# In a combustion reaction of an hydrocarbon, what occurs if C-C bonds remain unreacted?

Feb 7, 2017

$\text{It don't.........??}$

#### Explanation:

Under the conditions of complete combustion, the $C - C$ bonds of an alkane do indeed break to give water and carbon dioxide:

${H}_{3} C - C {H}_{3} \left(g\right) + \frac{7}{2} {O}_{2} \left(g\right) \rightarrow 2 C {O}_{2} \left(g\right) + 3 {H}_{2} O \left(l\right)$

As the carbon chain gets longer, incomplete combustion is possible, and likely, and its products include carbon monoxide, and sometimes, soot. Certainly this occurs in the internal combustion engine, and, more commonly, in diesel engines.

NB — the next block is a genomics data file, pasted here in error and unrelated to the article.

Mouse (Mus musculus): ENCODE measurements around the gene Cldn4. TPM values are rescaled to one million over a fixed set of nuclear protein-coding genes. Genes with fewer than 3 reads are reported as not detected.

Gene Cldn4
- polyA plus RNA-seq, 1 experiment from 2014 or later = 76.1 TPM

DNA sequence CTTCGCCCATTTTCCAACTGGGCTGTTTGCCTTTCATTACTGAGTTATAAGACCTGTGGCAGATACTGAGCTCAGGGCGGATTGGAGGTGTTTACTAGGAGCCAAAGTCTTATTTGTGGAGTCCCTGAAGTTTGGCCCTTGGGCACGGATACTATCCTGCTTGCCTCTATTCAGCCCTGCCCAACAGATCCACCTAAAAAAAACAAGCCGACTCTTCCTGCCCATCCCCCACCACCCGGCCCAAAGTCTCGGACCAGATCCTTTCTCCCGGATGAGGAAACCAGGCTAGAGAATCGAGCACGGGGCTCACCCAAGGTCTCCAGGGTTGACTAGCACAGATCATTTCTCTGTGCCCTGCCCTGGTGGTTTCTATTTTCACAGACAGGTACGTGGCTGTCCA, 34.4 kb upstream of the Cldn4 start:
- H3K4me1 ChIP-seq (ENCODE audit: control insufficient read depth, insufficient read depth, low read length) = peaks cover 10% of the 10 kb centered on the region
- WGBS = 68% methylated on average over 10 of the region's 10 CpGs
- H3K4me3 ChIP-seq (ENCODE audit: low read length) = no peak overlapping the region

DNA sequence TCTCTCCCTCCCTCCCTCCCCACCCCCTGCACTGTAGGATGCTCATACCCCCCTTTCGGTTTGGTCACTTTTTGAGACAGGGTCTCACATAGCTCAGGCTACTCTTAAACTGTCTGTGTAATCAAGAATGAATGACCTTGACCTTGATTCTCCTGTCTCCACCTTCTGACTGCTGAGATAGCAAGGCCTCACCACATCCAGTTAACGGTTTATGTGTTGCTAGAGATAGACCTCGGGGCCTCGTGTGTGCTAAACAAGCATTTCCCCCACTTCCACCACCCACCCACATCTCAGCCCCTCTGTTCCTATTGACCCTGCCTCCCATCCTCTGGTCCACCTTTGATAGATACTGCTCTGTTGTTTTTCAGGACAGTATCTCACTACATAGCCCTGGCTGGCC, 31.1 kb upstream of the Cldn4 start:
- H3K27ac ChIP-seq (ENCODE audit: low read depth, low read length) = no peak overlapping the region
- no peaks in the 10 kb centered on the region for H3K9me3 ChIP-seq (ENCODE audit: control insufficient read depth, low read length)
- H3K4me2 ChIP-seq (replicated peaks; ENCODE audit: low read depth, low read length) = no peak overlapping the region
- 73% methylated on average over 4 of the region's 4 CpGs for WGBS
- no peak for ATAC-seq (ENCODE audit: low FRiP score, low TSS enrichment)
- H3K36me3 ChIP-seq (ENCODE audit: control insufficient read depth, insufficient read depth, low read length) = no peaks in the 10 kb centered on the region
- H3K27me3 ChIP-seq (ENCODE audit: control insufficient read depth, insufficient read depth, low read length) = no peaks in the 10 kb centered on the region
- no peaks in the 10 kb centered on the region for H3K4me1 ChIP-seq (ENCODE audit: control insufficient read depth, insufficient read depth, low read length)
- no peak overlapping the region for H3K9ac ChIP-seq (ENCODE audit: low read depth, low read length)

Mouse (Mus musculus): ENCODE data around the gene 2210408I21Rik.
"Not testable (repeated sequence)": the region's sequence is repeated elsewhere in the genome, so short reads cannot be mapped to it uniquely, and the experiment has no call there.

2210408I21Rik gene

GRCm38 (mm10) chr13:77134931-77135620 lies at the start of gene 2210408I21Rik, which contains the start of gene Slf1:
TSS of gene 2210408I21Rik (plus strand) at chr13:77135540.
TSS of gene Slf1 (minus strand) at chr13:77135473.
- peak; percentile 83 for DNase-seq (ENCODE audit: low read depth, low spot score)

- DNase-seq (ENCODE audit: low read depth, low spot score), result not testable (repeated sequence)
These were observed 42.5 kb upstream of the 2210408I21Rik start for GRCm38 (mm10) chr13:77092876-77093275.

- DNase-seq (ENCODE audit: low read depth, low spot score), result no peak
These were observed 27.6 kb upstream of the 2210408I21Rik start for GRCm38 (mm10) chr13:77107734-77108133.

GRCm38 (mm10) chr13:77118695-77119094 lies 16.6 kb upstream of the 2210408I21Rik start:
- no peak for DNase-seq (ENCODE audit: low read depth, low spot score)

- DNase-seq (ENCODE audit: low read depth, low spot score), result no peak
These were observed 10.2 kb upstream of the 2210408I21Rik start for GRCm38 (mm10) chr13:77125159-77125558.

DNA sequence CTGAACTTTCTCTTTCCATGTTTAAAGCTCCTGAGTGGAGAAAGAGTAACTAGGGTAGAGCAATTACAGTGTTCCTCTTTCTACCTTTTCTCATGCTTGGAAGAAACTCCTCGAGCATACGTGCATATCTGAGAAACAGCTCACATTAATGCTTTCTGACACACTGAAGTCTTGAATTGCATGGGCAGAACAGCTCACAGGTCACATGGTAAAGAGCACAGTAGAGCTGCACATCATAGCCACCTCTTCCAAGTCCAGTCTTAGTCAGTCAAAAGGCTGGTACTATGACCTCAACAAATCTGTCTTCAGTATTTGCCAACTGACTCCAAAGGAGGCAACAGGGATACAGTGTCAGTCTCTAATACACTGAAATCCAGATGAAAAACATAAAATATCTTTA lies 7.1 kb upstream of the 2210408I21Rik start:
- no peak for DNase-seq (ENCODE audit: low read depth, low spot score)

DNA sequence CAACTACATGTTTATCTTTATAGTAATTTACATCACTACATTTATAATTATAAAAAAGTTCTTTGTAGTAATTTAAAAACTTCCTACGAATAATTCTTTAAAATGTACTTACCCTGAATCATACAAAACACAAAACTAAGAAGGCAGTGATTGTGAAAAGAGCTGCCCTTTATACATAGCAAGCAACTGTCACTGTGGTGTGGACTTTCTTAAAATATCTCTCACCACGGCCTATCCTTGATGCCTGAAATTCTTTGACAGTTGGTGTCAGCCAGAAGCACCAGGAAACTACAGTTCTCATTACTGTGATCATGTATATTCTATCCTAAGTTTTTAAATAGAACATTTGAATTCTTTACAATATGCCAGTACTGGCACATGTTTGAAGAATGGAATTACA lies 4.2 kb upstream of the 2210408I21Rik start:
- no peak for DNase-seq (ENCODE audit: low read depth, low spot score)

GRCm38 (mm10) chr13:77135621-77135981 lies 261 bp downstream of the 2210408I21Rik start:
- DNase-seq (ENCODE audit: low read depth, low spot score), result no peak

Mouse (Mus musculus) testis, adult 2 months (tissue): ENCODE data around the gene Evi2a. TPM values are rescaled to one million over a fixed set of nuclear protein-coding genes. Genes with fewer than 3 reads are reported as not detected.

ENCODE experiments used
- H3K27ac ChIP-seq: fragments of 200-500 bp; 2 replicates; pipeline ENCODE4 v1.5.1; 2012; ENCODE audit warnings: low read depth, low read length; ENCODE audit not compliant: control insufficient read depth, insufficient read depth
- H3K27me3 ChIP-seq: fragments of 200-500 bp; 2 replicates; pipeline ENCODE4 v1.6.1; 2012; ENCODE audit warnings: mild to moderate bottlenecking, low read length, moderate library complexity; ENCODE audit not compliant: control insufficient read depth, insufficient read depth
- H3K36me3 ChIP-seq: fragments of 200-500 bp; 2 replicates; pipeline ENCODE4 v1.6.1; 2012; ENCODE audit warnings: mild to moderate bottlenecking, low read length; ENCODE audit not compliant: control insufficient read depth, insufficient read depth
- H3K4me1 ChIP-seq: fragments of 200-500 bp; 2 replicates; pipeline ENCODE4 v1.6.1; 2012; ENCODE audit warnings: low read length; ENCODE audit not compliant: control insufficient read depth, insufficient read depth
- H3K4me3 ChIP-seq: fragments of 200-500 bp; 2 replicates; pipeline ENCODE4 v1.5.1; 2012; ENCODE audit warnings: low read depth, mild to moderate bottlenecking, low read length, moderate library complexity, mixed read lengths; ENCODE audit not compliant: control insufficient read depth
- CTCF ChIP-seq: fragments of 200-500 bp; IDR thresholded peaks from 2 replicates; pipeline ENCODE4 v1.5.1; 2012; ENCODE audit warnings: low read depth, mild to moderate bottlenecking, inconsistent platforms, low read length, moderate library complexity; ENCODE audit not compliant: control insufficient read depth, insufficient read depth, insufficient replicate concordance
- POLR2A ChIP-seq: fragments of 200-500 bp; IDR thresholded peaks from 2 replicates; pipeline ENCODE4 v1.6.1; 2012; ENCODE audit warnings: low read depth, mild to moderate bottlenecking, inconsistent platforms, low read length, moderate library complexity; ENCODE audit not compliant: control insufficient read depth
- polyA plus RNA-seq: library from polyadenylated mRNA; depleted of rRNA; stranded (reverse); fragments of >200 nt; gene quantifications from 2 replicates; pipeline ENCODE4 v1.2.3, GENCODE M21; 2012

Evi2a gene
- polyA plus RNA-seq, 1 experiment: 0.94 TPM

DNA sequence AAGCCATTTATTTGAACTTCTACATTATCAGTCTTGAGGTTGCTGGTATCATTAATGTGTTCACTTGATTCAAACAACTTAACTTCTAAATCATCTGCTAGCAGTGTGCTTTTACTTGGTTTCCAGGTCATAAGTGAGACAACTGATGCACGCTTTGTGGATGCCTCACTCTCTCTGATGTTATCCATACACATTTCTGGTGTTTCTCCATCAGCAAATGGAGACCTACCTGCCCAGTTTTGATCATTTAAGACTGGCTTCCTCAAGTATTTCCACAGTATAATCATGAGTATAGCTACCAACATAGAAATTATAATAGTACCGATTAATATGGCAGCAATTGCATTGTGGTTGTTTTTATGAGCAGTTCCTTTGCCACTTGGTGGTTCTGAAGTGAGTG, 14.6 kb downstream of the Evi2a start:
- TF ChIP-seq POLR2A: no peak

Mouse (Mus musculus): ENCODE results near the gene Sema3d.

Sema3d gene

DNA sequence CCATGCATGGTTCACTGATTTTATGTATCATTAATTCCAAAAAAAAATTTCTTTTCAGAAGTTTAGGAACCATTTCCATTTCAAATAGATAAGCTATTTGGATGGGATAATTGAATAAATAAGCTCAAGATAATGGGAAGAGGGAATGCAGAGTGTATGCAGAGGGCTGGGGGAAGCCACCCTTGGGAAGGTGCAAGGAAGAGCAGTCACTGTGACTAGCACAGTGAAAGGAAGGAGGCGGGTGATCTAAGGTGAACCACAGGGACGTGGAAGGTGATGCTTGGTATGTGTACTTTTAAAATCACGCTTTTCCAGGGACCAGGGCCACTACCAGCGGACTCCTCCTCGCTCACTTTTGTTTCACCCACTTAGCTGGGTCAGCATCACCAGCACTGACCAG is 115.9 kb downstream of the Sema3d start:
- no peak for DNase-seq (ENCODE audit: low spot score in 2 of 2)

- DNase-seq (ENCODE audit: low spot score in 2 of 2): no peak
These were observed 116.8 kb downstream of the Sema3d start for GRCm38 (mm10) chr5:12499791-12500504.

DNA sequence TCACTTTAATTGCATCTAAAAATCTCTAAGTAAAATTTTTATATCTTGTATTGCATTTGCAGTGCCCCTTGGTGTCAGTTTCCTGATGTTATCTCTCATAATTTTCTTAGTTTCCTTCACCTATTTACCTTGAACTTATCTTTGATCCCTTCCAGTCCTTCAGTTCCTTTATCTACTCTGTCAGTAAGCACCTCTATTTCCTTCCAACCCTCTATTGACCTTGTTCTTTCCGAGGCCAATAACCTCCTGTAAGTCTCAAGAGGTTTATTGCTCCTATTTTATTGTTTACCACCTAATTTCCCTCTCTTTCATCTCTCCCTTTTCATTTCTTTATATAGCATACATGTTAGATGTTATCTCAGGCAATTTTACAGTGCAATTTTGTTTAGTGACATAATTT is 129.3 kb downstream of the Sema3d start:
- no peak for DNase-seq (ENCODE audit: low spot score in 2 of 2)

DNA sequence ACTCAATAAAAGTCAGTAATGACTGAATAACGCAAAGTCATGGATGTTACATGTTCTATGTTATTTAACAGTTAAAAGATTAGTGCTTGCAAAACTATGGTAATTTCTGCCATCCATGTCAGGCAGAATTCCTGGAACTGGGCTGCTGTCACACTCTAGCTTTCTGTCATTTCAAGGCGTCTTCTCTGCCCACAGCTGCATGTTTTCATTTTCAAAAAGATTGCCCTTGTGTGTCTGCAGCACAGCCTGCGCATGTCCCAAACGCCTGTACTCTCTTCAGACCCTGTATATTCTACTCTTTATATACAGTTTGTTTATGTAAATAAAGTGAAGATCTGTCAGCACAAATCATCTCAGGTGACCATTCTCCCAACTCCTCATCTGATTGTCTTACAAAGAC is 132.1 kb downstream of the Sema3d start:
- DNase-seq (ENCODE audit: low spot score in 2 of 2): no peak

We could represent this by the reaction:

${C}_{7} {H}_{14} \left(g\right) + 9 {O}_{2} \left(g\right) \rightarrow 5 C {O}_{2} \left(g\right) + C O \left(g\right) + C \left(s\right) + 7 {H}_{2} O \left(l\right)$

Of course this is an ad hoc representation; the point is that some of the hydrocarbon is oxidized incompletely (note that diesels are typically longer chain hydrocarbons with one degree of unsaturation).

So the take-home message is that $C - C$ bonds are completely oxidized under strongly oxidizing conditions.